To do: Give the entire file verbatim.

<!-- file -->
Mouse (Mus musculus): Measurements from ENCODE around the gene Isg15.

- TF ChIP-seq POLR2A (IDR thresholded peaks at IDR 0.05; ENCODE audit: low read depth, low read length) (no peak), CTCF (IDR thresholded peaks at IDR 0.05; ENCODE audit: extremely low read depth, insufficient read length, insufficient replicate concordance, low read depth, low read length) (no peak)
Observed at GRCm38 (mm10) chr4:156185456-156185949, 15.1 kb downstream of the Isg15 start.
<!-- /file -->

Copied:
Mouse (Mus musculus): Measurements from ENCODE around the gene Isg15.

- TF ChIP-seq POLR2A (IDR thresholded peaks at IDR 0.05; ENCODE audit: low read depth, low read length) (no peak), CTCF (IDR thresholded peaks at IDR 0.05; ENCODE audit: extremely low read depth, insufficient read length, insufficient replicate concordance, low read depth, low read length) (no peak)
Observed at GRCm38 (mm10) chr4:156185456-156185949, 15.1 kb downstream of the Isg15 start.